In my day, students had allowances of $8. And those were the rich kids. Our mobile phones was two soup cans connected by string. When we broke bones, we set them with super glue because the doctor was too expensive. And schoolbags were made of buffaloes, which we wrestled to death with our bare hands. Apparently, kids today are lot less independent, and need credit cards to buy things. Well, because I have mercy, I’ll make a concession. Here are the best cards for Singapore students:
The qualification for an E-Vibes card is as follows: Can you write your name? Yes? Well done, you’re qualified. This card was made for students; there’s no income requirement. It’s also one of the best entertainment cards in Singapore, because the only thing better than getting smashed is getting smashed on credit. Features include:
- Cheap movies
- Discount drinks at clubs and pubs
- Rewards program with shopping vouchers
- No income requirement
- No annual fee
The card gives you 1-for-1 movie tickets at WE Cinemas, before 6pm. Perfect for dates and missing lectures. At Cafe Del Mar and Yellow Jello, the card gets you a 1-for-1 deal on
swill house pours, spirits, and beer. Also, you get into the priority queue at Lunar, where the bouncers have biceps wider than a hog’s bottom.
The rewards program gives you tr’eats dollars (no idea why it’s spelled like that). $1900 nets you $10 tr’eats dollars, which can spent at malls like Tangs and Mustafa Centre.
Standard Chartered NUS $500 Credit Card
Did you know if someone bombed NUS, the world’s nerd population would drop by 99%? NUS students are like…going to be my bosses forever. Damn. Anyway, the creatively named Standard Chartered NUS card is aimed at NUS students. There’s no income requirement, and it caters to the uni student’s bottomless appetite. Advantages include:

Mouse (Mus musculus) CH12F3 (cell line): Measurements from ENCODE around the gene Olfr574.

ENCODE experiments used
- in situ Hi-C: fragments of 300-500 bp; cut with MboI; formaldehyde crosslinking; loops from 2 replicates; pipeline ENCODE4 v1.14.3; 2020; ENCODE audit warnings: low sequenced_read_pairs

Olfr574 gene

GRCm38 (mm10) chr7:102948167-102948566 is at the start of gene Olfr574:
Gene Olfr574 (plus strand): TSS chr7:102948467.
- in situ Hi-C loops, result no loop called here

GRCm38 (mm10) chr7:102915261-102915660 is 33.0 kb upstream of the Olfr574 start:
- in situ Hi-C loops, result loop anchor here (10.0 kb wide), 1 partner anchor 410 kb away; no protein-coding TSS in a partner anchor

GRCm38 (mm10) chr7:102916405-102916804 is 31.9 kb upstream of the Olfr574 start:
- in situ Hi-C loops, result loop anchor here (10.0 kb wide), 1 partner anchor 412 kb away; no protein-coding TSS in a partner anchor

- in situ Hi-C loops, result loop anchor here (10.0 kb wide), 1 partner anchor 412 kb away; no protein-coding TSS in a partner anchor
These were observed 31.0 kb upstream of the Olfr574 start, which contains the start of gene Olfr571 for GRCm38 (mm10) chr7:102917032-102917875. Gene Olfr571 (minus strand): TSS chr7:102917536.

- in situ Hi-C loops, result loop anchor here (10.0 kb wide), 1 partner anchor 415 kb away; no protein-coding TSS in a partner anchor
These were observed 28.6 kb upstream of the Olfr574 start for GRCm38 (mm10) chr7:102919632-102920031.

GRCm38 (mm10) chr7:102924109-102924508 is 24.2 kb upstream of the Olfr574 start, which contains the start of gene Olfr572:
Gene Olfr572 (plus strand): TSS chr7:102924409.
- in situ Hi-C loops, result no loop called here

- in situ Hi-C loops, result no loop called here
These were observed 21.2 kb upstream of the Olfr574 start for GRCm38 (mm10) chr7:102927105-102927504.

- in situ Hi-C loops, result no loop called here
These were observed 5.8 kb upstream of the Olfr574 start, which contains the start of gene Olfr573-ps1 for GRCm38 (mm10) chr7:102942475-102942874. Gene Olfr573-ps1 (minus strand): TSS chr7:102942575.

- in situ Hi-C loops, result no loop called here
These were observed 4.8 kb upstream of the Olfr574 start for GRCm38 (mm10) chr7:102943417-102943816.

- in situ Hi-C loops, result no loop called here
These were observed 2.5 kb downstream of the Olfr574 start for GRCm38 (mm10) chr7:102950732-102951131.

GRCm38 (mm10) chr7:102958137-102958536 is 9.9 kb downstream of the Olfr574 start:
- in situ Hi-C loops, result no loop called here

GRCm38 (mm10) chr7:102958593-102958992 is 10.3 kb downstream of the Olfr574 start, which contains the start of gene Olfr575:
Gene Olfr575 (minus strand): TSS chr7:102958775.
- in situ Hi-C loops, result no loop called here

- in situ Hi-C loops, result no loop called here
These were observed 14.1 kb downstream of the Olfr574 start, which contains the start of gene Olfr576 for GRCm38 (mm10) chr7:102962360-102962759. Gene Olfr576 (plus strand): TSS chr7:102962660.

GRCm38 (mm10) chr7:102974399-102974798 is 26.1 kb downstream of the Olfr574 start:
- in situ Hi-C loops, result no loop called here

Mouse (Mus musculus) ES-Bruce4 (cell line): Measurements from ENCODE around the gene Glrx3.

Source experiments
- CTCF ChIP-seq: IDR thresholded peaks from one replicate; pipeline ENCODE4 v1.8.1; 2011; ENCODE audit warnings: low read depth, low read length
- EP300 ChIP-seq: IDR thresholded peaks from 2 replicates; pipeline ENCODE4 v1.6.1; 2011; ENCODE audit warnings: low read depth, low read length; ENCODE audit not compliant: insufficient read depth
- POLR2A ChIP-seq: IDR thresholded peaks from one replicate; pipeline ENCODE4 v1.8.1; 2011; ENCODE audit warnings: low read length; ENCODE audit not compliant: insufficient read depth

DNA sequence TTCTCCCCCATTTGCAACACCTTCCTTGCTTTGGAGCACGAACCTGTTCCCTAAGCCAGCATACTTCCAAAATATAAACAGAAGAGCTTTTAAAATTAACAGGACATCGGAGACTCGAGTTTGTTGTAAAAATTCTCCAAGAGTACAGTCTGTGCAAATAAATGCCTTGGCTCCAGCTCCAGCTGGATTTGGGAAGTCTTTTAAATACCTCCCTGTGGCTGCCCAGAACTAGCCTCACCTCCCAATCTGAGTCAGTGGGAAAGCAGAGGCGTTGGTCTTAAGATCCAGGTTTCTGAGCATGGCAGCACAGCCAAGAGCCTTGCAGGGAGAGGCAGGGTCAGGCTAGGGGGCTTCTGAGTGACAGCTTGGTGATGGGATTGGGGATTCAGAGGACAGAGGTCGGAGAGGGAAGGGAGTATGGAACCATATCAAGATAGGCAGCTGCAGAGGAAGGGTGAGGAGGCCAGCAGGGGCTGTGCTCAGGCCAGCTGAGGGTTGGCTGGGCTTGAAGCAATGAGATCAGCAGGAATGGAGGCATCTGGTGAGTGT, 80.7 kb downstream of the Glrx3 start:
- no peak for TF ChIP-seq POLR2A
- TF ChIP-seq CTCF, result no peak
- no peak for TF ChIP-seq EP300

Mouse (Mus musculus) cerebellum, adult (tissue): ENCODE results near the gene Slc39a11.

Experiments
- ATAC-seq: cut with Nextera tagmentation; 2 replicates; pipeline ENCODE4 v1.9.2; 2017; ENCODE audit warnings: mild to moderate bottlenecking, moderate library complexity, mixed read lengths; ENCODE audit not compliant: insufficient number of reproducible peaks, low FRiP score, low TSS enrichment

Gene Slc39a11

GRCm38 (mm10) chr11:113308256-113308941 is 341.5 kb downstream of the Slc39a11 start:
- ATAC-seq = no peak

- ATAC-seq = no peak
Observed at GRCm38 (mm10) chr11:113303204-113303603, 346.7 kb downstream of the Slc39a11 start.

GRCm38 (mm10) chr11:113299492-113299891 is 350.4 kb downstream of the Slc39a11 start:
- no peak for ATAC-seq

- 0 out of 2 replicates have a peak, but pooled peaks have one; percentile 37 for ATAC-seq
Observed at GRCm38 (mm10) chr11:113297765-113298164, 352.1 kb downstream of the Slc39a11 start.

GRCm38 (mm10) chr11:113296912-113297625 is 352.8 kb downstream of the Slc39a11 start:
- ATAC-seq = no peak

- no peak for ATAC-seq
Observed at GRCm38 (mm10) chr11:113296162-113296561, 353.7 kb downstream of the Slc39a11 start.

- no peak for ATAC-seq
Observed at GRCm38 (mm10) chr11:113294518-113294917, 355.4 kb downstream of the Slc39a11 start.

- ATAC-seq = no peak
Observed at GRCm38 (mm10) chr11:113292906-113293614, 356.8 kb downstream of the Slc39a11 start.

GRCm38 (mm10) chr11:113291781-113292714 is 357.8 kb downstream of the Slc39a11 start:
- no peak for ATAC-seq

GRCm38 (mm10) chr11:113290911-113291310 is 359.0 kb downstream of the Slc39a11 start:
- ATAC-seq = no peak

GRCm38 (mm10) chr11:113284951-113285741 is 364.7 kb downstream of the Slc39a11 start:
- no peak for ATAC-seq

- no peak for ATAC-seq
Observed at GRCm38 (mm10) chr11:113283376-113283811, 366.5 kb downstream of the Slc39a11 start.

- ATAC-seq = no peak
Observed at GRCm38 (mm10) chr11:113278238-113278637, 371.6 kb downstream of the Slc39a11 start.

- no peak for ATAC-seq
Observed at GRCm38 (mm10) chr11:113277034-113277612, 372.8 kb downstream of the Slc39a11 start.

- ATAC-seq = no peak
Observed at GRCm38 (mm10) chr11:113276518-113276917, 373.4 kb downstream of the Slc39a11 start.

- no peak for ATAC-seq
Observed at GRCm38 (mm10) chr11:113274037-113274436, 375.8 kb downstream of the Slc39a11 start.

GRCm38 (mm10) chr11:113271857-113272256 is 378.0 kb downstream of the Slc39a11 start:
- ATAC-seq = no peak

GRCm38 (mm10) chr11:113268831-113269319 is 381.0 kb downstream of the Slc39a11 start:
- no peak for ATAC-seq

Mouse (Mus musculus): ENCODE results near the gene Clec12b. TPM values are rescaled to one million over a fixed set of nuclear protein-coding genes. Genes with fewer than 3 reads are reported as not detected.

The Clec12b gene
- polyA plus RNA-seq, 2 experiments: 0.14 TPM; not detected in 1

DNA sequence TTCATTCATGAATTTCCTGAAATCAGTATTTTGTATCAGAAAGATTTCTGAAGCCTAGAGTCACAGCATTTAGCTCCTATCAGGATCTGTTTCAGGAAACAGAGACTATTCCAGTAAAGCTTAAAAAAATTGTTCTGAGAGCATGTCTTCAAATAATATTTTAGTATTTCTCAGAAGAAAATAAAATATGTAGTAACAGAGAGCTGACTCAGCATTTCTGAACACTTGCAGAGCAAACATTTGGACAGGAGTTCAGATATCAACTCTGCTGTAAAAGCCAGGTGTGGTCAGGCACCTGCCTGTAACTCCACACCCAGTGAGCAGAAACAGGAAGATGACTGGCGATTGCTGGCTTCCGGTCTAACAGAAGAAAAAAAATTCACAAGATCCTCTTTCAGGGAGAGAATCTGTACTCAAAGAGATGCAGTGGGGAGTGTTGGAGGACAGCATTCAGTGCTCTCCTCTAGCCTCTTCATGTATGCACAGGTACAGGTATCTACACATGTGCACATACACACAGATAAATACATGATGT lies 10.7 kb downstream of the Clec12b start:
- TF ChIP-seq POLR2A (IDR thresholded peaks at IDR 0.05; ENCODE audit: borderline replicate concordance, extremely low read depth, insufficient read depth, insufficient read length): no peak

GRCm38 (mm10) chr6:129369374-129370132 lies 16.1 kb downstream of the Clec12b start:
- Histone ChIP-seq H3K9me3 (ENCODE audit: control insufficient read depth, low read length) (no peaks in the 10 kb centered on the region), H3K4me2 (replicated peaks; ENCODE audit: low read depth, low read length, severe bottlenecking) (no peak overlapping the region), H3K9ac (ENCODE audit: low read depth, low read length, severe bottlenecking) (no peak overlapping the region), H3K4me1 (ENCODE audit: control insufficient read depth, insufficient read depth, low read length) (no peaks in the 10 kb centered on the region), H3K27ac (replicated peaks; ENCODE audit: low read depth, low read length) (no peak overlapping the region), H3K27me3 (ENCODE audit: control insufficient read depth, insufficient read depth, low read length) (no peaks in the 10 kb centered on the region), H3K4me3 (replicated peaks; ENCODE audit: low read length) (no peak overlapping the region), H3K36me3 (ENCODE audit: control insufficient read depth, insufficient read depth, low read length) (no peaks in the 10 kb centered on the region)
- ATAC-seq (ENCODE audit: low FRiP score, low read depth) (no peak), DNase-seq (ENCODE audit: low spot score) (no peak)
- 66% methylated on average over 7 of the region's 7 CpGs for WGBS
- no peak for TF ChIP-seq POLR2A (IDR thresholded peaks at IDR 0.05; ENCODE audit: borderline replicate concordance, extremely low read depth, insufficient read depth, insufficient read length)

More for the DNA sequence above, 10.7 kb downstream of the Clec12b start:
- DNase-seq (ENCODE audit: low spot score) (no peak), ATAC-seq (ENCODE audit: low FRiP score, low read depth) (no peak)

- Shopping discounts
- Enough dining discounts to redefine “morbid obesity”
- Rewards program
- No requirement
- Only $30 annual fee
The shopping discounts on this card are underrated. At stores like Mayer, you get an 8% discount store wide. Linen Home and GNC gives you 10 – 15% off selected items, but this is mostly everything they have.
Dining is where this card excels; there are blanket 10-15% discounts in places like Carnivore and Thai Accent. And the hundred off restaurants covered aren’t cheap places either; BLU and Le Baroque are on the list. Why get obese with TV food when you can do it with pate and cheese platters?
The rewards program gives you one point per dollar spent. That’s easy to calculate, and you can cash in fast. Rewards range from discounts at Hagen Dazs to Isetan vouchers.
Citi Clear Card
As the name implies, the Citi Clear Card is jet black and opaque. Who the hell names these things? Probably a bunch of guys who spent half their business degree on a bar room floor. And, who empathize with the drinking habits of tertiary students (ranges between “too much” to “chunks of my liver are in this glass”). Anyone, however drunk or broke, qualifies for this no-income requirement card. Advantages are:
- Drink discounts to get you smashed out of your skull
- Food discounts so your waistline can race students with the NUS card
- Good rewards program
- No requirement
- One time annual fee of $28
Practically every discount on the “clear” card is related to alcohol. I’m not kidding. 1-for-1 drinks at Zouk, 10% off the total bill at Wala, 15$ discount at Beer Market…I suspect the card holders’ visions are anything but clear. So, get it if you drink.
The dining benefits are comparable to the NUS card. While there’s a similar range of restaurants, the Clear card’s discounts are, uh, less clear (I’m starting to think it’s ironically named). At Din Tai Fung, for example, the 10% discount only applies between 3 – 5 pm. At Coffee Club, you get 10% off if you spend up to $15, and 15% off if you spend $30. There are a lot of conditions, even if the discounts are decent.
The rewards program is also close to the NUS card. It’s one point per dollar, and you can cash in for bonus miles, food vouchers, and movie tickets.
Get the Cards
To compare more viable cards, go to SmartCredit.sg. This free to use site has information on all local credit cards. Simply enter a preferred category (e.g. entertainment or dining), enter your income requirement, and you’ll have a list of the best matching cards.
Drag the cards onto the sidebar, and you’ll be able to make one-to-one comparisons. You can also apply for the cards directly through the site.
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